Zimbabwe's opposition to boycott 'unfair' elections

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The Independent Online

Zimbabwe's main opposition party ruled out taking part in elections yesterday unless President Robert Mugabe's regime complies with tough new rules established by regional leaders to ensure free and fair polls.

Zimbabwe's main opposition party ruled out taking part in elections yesterday unless President Robert Mugabe's regime complies with tough new rules established by regional leaders to ensure free and fair polls.

The decision by the Movement for Democratic Change comes at a time of heightened repression by Mr Mugabe's government, which has introduced legislation banning all foreign charities working in the human rights field and preventing local human rights groups receiving foreign funds.

Analysts described the MDC's decision as the most important step the party has taken since it was formed in 1999. They said the MDC's participation in past elections, which have been marred by violence and ballot-rigging, had served no purpose other than to legitimise his brutal regime.

Even after Mr Mugabe closed polling stations and ordered police and troops to teargas people queueing to vote in the MDC's urban strongholds in the 2002 presidential elections, the party participated in subsequent by-elections and local government polls. But the use of violent youth militias and other state resources to harass voters worked against the MDC, which has lost five by-elections to the ruling Zanu-PF.

Regional leaders in the 14-member Southern African Development Community (SADC) meeting in Mauritius last week agreed on a new protocol on ensuring free and fair elections. The South African President Thabo Mbeki said any member violating the protocol would be expelled from the SADC - although many doubt his sincerity. Mr Mugabe accepted the protocol, albeit grudgingly. For instance the protocol requires member countries to accept election monitors and establish independent commissions to oversee the elections. Mr Mugabe has agreed to establish an "independent" commission subject to one condition - that he will appoint all its members. He has also vowed never to admit European monitors.

"Until there are tangible signs that the Zimbabwe government is prepared to enforce SADC protocols on elections, the MDC national executive has decided to suspend participation in all elections in all forms in Zimbabwe," an MDC spokesman, Paul Nyathi, said.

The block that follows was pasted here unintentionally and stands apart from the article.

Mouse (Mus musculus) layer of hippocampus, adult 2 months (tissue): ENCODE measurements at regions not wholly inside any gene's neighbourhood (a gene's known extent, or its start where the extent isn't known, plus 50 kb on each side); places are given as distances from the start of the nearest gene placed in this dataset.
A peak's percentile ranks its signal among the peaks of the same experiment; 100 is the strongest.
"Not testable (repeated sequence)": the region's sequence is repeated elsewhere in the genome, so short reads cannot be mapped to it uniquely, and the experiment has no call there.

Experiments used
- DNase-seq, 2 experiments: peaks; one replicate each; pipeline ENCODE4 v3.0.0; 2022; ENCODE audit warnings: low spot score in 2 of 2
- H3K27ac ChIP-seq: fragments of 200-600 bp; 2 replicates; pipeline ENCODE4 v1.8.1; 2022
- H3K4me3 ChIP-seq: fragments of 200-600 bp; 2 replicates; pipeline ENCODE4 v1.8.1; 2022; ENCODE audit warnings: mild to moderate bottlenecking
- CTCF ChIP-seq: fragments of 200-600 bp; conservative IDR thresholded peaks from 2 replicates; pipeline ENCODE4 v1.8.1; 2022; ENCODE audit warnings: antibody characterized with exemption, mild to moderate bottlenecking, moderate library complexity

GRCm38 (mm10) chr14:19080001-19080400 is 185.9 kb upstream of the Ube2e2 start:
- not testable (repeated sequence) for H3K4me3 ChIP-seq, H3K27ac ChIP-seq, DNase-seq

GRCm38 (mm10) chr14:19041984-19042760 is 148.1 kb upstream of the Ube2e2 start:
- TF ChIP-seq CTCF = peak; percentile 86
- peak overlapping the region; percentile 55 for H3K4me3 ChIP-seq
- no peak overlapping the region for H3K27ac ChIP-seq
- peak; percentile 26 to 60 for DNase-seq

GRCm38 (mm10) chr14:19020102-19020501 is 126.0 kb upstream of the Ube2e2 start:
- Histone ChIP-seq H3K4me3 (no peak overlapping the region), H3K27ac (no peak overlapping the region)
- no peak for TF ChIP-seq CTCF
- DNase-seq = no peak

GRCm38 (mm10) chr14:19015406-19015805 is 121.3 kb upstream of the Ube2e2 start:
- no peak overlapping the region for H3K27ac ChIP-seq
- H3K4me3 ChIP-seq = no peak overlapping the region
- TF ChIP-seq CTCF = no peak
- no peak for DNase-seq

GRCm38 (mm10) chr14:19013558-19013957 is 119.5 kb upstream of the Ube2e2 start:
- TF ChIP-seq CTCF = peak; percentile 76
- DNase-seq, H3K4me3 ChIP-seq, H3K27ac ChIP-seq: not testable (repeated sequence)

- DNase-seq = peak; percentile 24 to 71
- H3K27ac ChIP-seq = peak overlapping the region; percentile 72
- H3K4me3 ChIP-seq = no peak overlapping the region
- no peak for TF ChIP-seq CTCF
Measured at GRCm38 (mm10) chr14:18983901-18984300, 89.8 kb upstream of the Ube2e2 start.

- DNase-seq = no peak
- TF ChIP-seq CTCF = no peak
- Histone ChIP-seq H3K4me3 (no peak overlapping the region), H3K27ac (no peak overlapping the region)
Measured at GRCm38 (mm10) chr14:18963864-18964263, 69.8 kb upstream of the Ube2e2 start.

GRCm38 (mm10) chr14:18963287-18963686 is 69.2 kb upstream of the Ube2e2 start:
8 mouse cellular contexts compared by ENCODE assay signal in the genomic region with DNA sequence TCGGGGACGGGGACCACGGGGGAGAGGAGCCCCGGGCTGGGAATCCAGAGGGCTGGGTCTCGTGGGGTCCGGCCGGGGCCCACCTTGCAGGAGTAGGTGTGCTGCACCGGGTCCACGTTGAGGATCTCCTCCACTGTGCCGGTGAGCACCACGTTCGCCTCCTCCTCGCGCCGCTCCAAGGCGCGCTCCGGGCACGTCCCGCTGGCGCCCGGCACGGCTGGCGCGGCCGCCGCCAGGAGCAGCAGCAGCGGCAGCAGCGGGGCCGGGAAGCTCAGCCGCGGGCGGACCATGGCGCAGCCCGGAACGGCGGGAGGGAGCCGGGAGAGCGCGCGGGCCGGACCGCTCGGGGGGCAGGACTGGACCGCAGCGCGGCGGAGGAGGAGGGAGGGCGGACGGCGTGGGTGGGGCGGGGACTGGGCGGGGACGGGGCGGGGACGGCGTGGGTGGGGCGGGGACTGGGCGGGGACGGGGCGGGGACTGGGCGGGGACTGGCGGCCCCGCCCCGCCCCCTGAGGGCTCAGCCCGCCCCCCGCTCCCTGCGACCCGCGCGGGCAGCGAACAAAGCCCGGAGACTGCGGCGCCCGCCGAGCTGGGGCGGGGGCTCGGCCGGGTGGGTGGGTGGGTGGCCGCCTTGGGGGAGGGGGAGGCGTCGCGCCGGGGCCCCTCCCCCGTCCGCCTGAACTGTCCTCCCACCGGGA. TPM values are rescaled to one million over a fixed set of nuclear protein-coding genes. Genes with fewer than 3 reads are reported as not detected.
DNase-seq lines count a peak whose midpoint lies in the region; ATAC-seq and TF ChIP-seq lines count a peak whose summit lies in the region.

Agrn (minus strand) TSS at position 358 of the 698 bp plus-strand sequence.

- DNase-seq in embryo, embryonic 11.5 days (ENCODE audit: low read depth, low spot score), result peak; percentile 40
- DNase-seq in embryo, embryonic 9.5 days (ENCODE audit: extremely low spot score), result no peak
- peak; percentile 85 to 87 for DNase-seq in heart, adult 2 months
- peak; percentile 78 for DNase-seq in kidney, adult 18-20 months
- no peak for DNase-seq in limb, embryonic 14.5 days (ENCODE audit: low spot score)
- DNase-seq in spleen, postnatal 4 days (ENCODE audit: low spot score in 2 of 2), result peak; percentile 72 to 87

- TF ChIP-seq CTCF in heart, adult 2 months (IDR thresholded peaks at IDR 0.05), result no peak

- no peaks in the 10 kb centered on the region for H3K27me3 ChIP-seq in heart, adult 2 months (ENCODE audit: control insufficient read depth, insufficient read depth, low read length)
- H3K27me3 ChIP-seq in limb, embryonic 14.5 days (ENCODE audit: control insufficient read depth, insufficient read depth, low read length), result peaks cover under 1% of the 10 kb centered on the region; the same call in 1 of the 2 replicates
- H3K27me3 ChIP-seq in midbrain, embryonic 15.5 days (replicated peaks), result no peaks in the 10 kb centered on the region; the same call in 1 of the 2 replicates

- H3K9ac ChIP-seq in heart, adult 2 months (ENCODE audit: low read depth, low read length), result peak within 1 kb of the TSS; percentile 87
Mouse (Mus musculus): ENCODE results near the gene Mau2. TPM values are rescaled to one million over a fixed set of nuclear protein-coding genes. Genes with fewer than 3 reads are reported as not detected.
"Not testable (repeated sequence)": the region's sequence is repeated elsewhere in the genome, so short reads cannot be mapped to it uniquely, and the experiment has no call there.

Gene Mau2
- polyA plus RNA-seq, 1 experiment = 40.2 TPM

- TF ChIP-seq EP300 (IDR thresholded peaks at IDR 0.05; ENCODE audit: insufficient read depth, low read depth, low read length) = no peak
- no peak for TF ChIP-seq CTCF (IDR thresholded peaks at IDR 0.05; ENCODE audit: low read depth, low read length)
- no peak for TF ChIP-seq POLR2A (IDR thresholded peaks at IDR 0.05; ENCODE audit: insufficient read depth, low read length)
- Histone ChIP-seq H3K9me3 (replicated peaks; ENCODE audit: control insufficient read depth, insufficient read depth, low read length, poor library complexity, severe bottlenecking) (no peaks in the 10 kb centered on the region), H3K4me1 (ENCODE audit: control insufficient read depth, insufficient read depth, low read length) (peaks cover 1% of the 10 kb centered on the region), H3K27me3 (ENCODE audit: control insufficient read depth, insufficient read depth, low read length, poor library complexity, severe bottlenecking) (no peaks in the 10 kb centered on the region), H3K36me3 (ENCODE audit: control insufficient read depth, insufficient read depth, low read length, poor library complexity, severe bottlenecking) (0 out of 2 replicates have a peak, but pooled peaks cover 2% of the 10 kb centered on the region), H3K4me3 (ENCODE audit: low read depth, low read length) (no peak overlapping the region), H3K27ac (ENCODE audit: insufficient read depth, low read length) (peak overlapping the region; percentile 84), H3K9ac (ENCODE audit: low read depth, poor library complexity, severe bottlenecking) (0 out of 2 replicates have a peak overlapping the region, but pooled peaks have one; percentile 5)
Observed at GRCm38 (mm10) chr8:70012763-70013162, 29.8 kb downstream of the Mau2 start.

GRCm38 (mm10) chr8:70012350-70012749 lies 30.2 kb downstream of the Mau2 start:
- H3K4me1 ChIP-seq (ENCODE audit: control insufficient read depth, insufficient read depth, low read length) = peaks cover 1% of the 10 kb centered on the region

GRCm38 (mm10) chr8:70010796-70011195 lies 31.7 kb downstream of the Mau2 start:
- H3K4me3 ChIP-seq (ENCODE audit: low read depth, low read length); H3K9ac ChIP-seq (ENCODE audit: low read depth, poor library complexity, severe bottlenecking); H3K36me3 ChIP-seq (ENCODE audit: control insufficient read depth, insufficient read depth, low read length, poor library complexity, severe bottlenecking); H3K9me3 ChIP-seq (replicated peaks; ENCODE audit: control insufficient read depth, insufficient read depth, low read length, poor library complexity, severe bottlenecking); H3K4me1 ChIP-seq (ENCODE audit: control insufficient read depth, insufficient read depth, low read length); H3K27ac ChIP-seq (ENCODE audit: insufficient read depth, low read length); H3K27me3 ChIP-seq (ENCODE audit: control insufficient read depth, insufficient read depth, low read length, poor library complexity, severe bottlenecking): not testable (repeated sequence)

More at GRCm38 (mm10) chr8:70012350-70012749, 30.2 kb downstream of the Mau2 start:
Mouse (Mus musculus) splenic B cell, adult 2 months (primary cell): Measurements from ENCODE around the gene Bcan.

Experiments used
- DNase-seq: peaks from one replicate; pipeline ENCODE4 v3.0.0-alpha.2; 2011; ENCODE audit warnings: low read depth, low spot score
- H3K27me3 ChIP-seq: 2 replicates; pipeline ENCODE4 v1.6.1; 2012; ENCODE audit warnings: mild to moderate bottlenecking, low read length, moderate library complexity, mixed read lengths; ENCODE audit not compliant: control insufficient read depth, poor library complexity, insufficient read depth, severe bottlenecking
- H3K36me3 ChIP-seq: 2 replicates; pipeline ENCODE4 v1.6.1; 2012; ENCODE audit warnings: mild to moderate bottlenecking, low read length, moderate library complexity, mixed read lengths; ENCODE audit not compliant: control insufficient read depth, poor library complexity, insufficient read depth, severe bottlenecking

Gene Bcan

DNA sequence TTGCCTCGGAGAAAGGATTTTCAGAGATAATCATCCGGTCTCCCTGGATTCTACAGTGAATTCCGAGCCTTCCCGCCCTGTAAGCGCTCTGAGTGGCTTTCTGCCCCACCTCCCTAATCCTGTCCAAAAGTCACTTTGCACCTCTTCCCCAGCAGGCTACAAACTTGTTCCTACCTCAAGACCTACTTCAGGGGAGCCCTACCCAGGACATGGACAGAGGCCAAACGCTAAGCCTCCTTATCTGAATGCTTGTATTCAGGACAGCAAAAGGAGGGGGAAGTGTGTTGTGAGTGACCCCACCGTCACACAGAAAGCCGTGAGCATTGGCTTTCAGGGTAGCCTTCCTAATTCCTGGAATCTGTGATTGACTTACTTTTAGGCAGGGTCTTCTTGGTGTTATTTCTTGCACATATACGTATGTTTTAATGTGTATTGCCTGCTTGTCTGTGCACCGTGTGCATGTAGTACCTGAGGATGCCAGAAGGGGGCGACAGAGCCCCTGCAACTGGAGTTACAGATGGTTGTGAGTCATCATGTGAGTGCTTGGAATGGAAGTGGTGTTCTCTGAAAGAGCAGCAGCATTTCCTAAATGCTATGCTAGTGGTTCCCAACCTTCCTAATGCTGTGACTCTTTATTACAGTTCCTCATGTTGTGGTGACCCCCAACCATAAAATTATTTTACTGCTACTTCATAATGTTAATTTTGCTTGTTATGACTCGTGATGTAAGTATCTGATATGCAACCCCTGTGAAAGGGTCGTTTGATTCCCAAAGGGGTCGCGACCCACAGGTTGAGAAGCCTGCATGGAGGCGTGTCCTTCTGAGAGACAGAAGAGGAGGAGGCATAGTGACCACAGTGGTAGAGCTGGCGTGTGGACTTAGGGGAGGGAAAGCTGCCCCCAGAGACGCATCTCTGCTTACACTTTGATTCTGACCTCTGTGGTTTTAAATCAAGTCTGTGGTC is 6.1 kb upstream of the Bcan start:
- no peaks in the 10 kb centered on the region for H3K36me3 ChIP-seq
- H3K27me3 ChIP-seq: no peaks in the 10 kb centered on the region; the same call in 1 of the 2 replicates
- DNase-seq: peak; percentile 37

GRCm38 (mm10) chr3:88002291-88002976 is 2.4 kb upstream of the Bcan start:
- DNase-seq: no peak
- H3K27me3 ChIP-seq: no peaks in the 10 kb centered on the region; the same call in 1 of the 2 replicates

Two by-elections are planned next month and parliamentary elections are due in March next year. Mr Mugabe has called them "the anti-Blair elections".

Mr Nyathi said the MDC - whose leader, Morgan Tsvangirai, is awaiting the verdict of his trial on charges of treason, which carries the death penalty - would not participate in any elections "until the political space has been opened up and a legal, institutional and administrative framework for elections has been established that harnesses acceptable levels of transparency and fairness in the electoral process".

Mr Mugabe introduced draconian security laws which require the opposition to seek police permission before holding rallies. Dozens of opposition rallies have been banned over the past few months using these laws."A very brilliant move," was how the University of Zimbabwe political science professor John Makumbe described the MDC's decision to quit all polls. Mr Mugabe must now sit with the opposition to agree on acceptable conditions for free and fair elections and his regional peers must hold him accountable if he refuses, Professor Makumbe said.

The MDC said it had also withdrawn from Harare City Council, where it controls all but one of its 40-plus seats. The party has failed to run the city because Mr Mugabe fired its elected executive mayor Elias Mudzuri more than a year ago. Mr Mugabe has also been dismissing elected councillors who disagree with his policies.

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